We understand there are many tradeoffs as we discuss the very real budgetary and financial issues for running our city. There can be no tradeoffs when it comes to the lives of our community and the epidemic of serious injuries and traffic fatalities we are now facing locally, regionally and nationally — we must not continue to dehumanize these preventable deaths and injuries by making them so abstract that they seem as though they are someone else’s problem. With this two year budget we must demonstrate true leadership and real investment in the safety of our community. We ask that council’s direction be followed and that we expedite necessary changes in practice to institutionalize, catalyze and guide efforts and focus to achieve our goals. We fully support the monetary proposal to jump-start and implement key safety projects. However it is imperative that we use a data-driven process and capable leadership to implement strategies that evaluate our progress and institute adjustments as necessary without collectively diluting the efforts of an already busy staff who continue to implement successes in other related and important roles.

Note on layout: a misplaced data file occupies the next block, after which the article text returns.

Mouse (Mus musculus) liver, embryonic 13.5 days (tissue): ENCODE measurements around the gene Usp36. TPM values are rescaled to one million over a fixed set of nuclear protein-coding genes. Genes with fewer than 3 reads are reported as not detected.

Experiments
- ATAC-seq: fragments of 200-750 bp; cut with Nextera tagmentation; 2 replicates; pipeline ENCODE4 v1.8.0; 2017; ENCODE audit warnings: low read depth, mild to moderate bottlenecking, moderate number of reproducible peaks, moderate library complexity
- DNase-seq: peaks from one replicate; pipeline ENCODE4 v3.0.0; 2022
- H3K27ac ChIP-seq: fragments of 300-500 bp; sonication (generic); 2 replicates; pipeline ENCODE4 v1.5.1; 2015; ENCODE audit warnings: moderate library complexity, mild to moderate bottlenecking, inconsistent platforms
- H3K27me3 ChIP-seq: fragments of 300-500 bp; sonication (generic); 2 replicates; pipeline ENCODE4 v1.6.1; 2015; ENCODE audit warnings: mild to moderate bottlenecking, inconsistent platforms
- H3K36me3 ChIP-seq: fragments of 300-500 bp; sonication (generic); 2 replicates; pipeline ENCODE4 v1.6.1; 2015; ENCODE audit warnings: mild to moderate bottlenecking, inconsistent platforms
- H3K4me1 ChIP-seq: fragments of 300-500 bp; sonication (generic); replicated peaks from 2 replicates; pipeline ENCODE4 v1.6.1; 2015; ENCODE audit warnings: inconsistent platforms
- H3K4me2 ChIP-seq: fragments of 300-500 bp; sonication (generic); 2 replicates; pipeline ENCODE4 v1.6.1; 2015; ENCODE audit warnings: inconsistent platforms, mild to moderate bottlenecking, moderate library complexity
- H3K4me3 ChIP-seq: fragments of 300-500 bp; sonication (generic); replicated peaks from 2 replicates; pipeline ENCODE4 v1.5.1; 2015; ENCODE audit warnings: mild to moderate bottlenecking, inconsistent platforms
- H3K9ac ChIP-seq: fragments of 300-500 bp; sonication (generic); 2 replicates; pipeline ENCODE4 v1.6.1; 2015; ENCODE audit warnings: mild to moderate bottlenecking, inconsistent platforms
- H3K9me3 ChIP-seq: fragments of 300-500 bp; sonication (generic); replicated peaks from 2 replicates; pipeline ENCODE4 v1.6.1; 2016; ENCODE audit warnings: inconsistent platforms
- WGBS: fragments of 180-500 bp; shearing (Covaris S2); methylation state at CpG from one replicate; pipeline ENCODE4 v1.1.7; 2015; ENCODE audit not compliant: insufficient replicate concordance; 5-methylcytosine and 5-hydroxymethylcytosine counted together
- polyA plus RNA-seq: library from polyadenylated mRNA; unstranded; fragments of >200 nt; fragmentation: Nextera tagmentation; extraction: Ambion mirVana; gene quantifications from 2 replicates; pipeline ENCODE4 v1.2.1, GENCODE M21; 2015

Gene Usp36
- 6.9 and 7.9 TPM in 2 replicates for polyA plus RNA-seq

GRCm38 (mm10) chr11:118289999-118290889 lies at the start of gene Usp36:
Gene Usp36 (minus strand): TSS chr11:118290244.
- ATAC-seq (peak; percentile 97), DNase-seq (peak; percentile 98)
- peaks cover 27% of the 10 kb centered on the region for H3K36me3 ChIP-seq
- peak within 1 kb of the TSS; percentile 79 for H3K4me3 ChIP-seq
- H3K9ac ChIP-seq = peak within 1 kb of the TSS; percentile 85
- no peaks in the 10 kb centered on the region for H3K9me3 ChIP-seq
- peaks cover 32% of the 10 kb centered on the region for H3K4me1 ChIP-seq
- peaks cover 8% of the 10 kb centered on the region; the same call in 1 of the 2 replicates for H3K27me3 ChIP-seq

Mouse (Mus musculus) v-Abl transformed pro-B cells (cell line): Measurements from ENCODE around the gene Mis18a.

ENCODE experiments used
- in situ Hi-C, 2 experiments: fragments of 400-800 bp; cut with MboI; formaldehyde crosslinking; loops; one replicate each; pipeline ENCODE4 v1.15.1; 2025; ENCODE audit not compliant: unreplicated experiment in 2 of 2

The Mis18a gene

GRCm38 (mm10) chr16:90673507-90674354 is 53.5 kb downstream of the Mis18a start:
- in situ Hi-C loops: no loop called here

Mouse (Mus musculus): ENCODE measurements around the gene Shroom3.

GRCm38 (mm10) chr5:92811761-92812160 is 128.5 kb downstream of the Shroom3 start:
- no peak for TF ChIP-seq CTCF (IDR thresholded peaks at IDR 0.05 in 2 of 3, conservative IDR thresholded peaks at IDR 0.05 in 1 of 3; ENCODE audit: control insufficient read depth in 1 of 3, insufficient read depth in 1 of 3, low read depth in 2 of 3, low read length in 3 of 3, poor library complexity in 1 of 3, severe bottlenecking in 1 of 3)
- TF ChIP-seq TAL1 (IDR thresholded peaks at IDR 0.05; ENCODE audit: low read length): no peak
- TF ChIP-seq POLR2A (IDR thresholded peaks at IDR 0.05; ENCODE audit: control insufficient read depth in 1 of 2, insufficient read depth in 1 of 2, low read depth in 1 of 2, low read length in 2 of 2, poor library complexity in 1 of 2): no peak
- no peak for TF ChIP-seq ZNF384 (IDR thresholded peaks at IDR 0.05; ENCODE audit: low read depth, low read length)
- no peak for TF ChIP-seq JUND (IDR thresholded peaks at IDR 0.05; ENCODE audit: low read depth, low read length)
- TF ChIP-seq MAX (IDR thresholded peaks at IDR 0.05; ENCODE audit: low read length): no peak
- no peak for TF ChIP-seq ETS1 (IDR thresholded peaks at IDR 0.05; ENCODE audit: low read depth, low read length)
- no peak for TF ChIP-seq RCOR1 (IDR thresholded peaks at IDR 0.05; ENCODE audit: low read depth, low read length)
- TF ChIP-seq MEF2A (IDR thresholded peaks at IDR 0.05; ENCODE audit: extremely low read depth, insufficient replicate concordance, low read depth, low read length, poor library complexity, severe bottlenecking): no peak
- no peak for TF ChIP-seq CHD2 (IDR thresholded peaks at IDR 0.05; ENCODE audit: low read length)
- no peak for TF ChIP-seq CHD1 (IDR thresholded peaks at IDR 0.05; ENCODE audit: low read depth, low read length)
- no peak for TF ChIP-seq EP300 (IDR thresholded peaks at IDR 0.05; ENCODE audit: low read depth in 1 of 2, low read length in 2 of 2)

In Santa Monica we lead with initiatives like the Wellbeing Project that prioritizes human health and safety. Let’s continue this legacy and keep our streets safe as we encourage active transportation that must also reflect council’s priority to our Vision Zero Policy and infrastructure that removes safety barriers to make it a viable choice for our community — in addition to the framework to make safety implementation real.
This letter is submitted by Cynthia Rose for Santa Monica Spoke and Cris Gutierrez for Climate Action Santa Monica.
See our previous letter to Santa Monica City Council on Vision Zero HERE
Santa Monica Forward’s shared their values on the budget and Vision Zero HERE